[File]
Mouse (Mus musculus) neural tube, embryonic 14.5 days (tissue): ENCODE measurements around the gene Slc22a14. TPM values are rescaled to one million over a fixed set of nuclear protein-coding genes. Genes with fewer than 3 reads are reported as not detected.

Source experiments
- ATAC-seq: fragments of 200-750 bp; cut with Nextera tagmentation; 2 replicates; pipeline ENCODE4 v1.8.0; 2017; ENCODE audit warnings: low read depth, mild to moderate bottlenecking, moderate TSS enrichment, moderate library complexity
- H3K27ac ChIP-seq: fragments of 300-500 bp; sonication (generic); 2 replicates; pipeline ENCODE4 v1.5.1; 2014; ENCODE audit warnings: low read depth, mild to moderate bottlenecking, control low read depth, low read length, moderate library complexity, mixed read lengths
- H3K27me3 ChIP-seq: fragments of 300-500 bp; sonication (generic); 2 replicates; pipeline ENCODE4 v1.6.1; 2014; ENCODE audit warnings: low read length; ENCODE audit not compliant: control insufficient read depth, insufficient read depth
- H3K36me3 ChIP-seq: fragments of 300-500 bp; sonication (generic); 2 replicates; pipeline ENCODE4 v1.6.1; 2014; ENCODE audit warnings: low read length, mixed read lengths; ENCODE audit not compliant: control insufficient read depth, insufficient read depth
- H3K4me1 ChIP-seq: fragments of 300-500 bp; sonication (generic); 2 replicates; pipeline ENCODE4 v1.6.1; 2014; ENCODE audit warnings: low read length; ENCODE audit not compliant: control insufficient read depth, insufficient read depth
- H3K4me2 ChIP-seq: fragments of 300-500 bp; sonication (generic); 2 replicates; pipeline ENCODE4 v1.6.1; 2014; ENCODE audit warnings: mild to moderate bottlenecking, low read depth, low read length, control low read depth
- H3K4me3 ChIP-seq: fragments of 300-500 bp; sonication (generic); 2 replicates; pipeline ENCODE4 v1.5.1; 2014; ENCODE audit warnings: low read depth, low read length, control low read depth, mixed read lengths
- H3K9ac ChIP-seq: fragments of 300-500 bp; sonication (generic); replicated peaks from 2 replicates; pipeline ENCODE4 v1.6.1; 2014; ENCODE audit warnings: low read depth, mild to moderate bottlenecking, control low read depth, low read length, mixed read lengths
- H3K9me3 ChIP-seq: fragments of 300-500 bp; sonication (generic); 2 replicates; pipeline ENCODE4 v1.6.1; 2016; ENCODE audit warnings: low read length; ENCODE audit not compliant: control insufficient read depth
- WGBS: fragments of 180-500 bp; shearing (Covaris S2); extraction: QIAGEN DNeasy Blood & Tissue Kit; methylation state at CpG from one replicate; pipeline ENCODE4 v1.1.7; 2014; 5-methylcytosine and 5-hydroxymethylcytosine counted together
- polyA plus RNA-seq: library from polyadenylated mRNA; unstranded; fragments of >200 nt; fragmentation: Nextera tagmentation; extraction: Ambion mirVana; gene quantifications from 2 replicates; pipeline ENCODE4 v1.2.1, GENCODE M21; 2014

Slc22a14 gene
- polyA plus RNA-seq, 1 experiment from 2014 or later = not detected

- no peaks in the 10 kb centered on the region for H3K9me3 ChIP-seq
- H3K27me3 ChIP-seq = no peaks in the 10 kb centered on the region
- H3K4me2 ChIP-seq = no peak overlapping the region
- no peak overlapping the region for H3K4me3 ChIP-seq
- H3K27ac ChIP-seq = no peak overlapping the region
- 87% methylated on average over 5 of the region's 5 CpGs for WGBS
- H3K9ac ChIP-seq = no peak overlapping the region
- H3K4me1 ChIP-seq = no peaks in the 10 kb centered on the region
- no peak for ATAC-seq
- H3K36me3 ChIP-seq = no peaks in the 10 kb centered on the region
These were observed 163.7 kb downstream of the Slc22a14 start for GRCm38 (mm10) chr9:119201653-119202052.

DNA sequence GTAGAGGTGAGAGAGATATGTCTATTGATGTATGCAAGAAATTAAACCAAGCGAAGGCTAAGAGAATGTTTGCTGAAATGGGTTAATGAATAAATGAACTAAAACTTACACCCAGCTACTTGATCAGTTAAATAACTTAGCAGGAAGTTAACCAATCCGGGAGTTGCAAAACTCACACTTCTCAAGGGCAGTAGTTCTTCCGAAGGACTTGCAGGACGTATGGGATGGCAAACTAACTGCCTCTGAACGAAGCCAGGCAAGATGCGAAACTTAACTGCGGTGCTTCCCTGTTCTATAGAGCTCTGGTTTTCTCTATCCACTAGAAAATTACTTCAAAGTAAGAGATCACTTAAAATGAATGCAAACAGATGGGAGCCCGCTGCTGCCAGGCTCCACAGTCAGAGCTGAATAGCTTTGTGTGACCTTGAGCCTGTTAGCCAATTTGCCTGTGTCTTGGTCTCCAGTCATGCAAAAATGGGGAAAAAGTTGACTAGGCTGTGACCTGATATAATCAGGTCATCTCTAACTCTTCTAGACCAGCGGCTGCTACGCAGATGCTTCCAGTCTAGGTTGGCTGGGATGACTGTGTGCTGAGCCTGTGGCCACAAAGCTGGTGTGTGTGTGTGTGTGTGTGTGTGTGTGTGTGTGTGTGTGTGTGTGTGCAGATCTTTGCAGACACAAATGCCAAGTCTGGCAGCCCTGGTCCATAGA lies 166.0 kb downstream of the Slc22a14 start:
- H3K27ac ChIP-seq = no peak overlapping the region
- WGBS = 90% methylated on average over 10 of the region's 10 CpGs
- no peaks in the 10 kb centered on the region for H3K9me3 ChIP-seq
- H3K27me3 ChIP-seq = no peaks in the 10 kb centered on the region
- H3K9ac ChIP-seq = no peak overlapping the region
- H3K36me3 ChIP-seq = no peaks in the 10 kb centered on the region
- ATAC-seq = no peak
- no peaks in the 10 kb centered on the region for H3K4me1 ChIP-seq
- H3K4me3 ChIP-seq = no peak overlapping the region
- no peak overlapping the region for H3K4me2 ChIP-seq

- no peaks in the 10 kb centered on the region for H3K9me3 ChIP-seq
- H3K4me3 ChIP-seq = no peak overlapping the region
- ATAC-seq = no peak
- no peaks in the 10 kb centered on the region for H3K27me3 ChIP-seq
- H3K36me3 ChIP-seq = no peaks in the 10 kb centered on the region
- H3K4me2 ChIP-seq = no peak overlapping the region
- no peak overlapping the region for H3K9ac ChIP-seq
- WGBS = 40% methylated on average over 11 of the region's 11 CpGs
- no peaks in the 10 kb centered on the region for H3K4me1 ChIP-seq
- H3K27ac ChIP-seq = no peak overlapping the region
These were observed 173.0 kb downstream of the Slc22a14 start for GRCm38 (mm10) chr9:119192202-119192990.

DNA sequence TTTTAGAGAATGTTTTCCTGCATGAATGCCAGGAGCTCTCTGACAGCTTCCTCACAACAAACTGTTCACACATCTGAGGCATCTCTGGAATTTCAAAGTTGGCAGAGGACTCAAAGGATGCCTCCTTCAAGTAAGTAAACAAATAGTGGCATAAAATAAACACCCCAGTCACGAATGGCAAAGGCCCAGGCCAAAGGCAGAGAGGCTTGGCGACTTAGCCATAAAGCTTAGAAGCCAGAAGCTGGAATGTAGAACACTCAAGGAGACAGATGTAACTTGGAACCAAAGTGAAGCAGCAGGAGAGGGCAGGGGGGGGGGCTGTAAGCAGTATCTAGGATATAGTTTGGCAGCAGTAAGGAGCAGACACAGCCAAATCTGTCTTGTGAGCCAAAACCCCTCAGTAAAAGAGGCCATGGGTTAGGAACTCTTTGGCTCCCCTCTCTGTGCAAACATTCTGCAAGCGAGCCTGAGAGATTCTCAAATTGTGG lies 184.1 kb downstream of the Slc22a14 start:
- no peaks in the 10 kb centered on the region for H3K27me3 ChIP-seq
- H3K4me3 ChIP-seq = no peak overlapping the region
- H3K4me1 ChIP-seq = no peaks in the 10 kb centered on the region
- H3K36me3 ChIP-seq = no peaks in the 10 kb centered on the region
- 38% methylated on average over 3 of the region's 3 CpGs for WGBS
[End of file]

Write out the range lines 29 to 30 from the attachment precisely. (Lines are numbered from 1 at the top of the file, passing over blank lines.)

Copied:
- WGBS = 90% methylated on average over 10 of the region's 10 CpGs
- no peaks in the 10 kb centered on the region for H3K9me3 ChIP-seq